There is limited literature on patient-reported outcomes (PROs) and health-related quality of life (HRQOL) outcomes in pediatric patients undergoing surgery for craniovertebral junction pathology. The aim of the present study was to assess surgical and quality of life outcomes in children who had undergone occipitocervical or atlantoaxial fusion.
The authors retrospectively reviewed the demographics, procedural data, and outcomes of 77 consecutive pediatric patients who underwent posterior occipitocervical or atlantoaxial fusion between 2008 and 2015 at Texas Children's Hospital. Outcome measures (collected at last follow-up) included mortality, neurological improvement, complications, Scoliosis Research Society Outcomes Measure–22 (SRS-22) score, SF-36 score, Neck Disability Index (NDI), and Pediatric Quality of Life Inventory (PedsQL). Multivariate linear regression analysis was performed to identify factors affecting PROs and HRQOL scores at follow-up.
The average age in this series was 10.6 ± 4.5 years. The median follow-up was 13.9 months (range 0.5–121.5 months). Sixty-three patients (81.8%) were treated with occipitocervical fusion, and 14 patients (18.1%) were treated with atlantoaxial fusion. The American Spinal Injury Association (ASIA) grade at discharge was unchanged in 73 patients (94.8%). The average PRO metrics at the time of last follow-up were as follows: SRS-22 score, 4.2 ± 0.8; NDI, 3.0 ± 2.6; the parent's PedsQL (ParentPedsQL) score, 69.6 ± 22.7, and child's PedsQL score, 75.5 ± 18.7. Multivariate linear regression analysis revealed that older age at surgery was significantly associated with lower SRS-22 scores at follow-up (B = −0.06, p = 0.03), and the presence of comorbidities was associated with poorer ParentPedsQL scores at follow-up (B = −19.68, p = 0.03).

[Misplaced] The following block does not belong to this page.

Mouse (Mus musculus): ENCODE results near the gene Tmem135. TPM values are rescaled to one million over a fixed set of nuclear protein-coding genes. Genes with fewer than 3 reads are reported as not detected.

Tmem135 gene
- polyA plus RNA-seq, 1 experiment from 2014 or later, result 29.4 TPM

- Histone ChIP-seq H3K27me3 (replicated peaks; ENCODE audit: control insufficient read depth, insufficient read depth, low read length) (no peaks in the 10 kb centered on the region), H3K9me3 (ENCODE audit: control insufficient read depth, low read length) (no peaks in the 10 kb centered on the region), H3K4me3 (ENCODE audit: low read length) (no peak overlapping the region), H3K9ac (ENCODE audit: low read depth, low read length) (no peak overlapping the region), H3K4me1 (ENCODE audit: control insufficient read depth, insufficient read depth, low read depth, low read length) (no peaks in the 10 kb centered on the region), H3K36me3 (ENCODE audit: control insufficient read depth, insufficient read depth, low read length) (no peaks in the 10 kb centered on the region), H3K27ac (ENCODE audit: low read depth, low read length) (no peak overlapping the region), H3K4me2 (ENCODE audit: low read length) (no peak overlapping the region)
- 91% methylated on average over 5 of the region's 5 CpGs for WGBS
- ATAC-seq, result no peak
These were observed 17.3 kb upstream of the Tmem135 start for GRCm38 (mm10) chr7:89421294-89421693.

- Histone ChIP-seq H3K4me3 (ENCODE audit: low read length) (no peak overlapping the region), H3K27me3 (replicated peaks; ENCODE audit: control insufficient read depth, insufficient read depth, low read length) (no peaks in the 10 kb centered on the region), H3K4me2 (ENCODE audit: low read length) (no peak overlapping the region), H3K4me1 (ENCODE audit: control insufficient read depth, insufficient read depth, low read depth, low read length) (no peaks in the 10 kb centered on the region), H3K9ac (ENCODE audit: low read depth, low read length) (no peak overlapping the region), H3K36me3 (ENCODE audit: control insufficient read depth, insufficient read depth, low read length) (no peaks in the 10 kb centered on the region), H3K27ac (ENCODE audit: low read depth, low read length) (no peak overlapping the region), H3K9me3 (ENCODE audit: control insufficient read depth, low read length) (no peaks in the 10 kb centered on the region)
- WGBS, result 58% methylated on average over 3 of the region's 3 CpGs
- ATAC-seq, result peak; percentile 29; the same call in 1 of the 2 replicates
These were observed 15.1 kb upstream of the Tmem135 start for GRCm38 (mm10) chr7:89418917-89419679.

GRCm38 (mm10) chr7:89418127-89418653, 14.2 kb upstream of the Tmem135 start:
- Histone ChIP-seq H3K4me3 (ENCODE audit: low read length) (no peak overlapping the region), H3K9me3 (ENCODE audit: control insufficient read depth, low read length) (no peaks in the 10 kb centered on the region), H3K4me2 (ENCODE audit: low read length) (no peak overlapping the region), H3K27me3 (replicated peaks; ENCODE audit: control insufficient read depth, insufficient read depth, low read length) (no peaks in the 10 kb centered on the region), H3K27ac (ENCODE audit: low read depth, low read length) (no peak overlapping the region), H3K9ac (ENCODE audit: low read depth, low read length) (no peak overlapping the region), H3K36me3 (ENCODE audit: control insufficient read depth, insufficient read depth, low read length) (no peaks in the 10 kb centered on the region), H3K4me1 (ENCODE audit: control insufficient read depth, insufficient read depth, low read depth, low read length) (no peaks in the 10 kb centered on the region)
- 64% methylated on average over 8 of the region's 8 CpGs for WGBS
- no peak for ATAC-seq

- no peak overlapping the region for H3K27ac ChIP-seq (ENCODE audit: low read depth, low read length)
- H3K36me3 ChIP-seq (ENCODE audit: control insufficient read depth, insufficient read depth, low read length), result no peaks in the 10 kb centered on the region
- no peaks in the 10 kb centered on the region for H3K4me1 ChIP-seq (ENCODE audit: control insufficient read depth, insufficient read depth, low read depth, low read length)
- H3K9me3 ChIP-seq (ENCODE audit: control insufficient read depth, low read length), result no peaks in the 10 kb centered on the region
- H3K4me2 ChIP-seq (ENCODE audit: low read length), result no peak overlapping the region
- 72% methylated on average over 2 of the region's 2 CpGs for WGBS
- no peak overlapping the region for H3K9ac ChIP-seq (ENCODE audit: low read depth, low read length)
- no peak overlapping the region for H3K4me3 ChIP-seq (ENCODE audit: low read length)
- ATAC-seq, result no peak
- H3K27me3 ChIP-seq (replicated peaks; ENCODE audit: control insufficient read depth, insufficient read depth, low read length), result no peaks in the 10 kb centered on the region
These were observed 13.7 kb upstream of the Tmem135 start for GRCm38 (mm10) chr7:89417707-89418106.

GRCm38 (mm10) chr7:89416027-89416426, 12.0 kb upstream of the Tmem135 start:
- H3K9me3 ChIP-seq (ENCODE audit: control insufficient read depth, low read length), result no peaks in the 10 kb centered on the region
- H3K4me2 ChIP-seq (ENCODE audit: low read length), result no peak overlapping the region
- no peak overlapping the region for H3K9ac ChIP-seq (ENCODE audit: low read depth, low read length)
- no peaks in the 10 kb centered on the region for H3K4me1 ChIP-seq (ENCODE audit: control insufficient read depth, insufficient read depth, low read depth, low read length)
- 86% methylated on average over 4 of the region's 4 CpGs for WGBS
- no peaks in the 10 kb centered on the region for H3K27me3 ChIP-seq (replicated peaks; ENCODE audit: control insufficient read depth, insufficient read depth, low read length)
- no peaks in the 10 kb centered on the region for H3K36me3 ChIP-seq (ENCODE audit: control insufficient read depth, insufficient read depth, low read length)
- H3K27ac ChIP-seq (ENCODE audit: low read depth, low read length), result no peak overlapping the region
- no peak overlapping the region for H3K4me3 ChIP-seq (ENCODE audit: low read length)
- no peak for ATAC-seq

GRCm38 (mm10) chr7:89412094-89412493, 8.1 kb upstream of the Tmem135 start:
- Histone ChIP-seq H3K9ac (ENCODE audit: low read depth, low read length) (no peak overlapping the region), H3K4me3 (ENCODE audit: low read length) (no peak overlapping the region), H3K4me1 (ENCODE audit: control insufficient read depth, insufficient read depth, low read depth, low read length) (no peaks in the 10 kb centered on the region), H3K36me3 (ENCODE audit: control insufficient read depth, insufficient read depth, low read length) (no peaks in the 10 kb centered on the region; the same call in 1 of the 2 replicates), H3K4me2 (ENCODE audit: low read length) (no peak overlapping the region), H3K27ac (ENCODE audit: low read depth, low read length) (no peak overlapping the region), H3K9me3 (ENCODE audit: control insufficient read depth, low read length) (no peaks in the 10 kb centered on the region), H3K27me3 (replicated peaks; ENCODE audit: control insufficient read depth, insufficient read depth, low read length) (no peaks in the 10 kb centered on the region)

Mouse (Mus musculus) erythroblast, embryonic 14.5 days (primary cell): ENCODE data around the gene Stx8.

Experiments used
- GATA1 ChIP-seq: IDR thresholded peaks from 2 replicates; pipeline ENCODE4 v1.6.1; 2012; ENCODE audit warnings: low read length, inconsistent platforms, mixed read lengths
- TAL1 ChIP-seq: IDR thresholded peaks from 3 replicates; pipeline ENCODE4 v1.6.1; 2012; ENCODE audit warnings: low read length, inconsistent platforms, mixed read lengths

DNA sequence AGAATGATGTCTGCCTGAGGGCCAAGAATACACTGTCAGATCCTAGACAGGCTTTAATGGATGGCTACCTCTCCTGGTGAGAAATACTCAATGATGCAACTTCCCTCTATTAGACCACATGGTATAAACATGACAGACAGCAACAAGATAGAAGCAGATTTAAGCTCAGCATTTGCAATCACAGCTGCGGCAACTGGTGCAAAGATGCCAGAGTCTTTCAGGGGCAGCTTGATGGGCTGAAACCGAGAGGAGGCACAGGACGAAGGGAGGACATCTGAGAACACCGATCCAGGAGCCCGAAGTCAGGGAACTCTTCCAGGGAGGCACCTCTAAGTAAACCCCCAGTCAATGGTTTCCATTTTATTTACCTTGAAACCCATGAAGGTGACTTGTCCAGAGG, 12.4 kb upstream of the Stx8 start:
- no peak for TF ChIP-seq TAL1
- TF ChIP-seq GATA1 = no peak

This study indicates that occipitocervical and atlantoaxial fusions in children preserve neurological function and are associated with acceptable PROs and ParentPedsQL scores, considering the serious nature and potential for morbidity in this patient population. However, longer follow-up and disease-specific scales are necessary to fully elucidate the impact of occipitocervical and atlantoaxial fusions on children.